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Re: Making Implicit C-E work.

From: Johnny Graettinger <jgraettinger@chromium.org>
Date: Tue, 6 May 2014 17:11:00 -0400
Message-ID: <CAEn92TqtMhhVOt0ThvLCuZEdhbi4D-9BmuoeiDbG82x6kbA0xQ@mail.gmail.com>
To: Matthew Kerwin <matthew@kerwin.net.au>
Cc: Roberto Peon <grmocg@gmail.com>, HTTP Working Group <ietf-http-wg@w3.org>, K.Morgan@iaea.org
Something that hadn't been clear to me until now (thanks Roberto) is a
significant difference between implicit c-e: gzip and implicit t-e: gzip,
on the upload path from the client. This has been referenced on the list
already, but I benefited from having it explicitly unpacked, and others may
as well:

Assume a gateway inter-mediating a HTTP/2 client and a HTTP/1.1 origin.
When forwarding a POST from the client which uses c-e: gzip, the gateway is
pragmatically able to forward that request wholesale to the origin. While
not universal, many 1.1 servers support c-e: gzip POSTs today (eg, Apache's
mod_deflate). At worst, handling an unexpected Content-Encoding is not a
new problem for 1.1 origins. Thus it's reasonable for the gateway to
forward the request and expect the client to know what it's doing.

Conversely, when forwarding a POST from the client which uses t-e: gzip,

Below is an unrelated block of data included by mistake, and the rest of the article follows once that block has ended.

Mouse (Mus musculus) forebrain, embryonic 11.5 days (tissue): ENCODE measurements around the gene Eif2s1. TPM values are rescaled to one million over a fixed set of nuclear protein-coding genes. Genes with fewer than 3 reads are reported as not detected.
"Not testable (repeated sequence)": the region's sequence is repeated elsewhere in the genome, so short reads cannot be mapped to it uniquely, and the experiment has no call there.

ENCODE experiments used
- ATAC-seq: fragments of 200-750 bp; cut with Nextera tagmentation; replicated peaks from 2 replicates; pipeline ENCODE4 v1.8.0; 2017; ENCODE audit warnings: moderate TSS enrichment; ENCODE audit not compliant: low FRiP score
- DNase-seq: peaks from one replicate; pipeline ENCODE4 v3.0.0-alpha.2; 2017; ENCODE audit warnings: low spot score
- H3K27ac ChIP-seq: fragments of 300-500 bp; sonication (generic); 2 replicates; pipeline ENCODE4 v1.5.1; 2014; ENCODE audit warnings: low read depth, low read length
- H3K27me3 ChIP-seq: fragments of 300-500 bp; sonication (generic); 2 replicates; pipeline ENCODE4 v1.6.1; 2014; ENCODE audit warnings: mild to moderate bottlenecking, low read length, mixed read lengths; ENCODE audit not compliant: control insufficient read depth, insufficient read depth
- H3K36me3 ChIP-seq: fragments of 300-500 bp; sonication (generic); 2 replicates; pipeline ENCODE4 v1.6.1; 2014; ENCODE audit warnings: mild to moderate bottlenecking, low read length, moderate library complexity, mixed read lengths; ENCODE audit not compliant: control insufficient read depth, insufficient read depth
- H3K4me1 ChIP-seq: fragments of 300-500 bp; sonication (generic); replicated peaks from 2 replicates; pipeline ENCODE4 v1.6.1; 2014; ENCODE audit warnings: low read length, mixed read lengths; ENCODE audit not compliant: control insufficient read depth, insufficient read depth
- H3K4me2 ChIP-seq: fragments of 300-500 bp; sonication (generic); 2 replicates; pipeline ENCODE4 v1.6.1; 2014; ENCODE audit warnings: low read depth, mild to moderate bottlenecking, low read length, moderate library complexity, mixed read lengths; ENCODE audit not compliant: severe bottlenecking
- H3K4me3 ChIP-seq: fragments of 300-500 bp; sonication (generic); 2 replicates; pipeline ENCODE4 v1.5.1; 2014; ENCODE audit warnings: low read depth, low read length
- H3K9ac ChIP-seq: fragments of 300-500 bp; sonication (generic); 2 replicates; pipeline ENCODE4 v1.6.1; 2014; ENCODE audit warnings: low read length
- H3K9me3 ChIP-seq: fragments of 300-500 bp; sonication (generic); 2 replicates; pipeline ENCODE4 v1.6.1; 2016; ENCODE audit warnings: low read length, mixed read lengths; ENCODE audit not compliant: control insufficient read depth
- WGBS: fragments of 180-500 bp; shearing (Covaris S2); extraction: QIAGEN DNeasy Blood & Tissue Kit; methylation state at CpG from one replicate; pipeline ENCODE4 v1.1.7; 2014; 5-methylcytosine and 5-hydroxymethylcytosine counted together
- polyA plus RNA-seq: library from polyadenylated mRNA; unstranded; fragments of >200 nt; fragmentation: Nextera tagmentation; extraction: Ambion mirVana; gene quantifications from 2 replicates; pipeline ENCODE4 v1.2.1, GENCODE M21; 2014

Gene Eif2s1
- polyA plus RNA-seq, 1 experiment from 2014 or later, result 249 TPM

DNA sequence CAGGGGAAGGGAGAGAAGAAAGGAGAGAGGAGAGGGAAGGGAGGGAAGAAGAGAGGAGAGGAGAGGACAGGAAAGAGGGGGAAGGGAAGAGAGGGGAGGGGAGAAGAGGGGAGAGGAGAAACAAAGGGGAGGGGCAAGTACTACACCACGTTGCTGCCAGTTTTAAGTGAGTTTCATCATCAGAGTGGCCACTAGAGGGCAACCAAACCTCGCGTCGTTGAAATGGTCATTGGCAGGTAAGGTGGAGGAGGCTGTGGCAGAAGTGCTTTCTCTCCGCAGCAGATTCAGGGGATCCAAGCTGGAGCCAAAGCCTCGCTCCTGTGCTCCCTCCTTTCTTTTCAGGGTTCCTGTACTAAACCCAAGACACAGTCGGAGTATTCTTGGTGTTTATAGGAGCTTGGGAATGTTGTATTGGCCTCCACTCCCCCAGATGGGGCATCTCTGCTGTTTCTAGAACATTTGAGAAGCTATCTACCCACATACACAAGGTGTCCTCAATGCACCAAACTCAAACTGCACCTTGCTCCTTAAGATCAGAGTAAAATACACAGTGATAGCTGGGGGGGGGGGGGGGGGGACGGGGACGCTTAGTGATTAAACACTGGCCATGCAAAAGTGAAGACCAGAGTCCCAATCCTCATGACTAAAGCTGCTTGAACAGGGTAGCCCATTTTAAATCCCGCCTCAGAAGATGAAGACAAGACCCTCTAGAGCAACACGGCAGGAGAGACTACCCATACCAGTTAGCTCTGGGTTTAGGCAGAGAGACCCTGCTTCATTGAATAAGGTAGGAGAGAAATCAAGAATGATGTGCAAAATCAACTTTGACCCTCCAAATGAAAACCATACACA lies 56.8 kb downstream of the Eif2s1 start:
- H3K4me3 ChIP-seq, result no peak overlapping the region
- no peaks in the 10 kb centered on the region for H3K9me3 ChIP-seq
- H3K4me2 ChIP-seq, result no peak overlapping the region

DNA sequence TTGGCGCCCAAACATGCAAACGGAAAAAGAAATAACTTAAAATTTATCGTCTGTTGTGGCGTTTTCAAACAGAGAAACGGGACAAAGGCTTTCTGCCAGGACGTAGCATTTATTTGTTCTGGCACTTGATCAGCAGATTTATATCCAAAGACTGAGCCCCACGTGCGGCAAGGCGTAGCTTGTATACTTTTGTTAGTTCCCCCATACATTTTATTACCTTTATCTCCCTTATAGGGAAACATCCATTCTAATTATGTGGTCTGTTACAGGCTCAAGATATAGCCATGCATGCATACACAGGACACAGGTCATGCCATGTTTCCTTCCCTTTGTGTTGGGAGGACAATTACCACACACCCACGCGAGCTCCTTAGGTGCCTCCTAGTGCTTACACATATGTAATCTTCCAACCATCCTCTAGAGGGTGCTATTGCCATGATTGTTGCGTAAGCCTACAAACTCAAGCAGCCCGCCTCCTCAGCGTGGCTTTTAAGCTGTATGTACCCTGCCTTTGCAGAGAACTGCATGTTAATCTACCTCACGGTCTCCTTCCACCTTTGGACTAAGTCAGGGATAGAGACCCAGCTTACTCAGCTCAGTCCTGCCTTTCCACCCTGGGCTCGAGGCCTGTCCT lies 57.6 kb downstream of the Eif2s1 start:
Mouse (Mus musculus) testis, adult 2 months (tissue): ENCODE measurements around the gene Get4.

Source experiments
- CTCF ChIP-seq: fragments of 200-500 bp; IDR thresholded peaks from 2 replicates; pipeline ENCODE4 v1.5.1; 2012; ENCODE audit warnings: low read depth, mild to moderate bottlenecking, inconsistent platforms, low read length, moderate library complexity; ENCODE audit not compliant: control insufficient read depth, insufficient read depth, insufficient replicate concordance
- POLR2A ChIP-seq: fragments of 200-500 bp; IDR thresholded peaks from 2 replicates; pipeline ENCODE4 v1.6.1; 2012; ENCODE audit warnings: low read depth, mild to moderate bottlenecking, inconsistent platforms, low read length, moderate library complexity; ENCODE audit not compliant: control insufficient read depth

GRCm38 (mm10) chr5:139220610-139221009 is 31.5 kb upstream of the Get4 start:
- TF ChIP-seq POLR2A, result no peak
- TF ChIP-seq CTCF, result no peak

the gateway is *required* to decompress before handing off to the origin
(given the nonexistent HTTP/1.1 support for t-e: gzip), and face the
ensuing DoS attack surface. Either that, or switch to c-e: gzip :)

On Sat, May 3, 2014 at 1:57 AM, Matthew Kerwin <matthew@kerwin.net.au>wrote:

> On May 3, 2014 8:31 AM, "Roberto Peon" <grmocg@gmail.com> wrote:
> >
> >> - Matthew wrote: "[What about] last-modified? And, possibly, other
> fields from Vary? There's more entity-specific metadata than just ETag."
> >>
> >
> > The rule is simple ":uncomressed-foo" replaces "foo" if decompression is
> done.
> >
> Ohh, is this a header pattern? As in, all headers that start with
> ":uncompressed-" (or whatever) get copied across at the gateway?
> So you're effectively sending two complete sets of headers, and optimising
> for the overlap.
> I can live with this idea, as long as it's made really clear which header
> is used by caches and origins for supporting conditionals and ranges in
> which situations.
> >>
> >> - Matthew also wrote: "Cache-Control:no-transform explicitly forbids
> the proxy from altering the representation. It's not allowed to decompress
> it."
> >
> > I've addressed this. It isn't altering the representation if it is
> effectively transmitting both.
> >
> Yeah, I understand this now; you've theoretically transmitted the
> uncompressed entity and all its headers, and the compressed one and all of
> its. Two tiers of encoding. And because you can detect support for c-e, you
> can choose to only use one or the other, if you want.
> It's a pretty conceptually rich change; I'd imagine not a great deal of
> code would change, but I think it needs a bit more thinking and discussion
> to make sure we end up with something that works properly and doesn't hide
> other problems.  Are people happy to invest time into something like this?
Received on Tuesday, 6 May 2014 21:11:36 UTC

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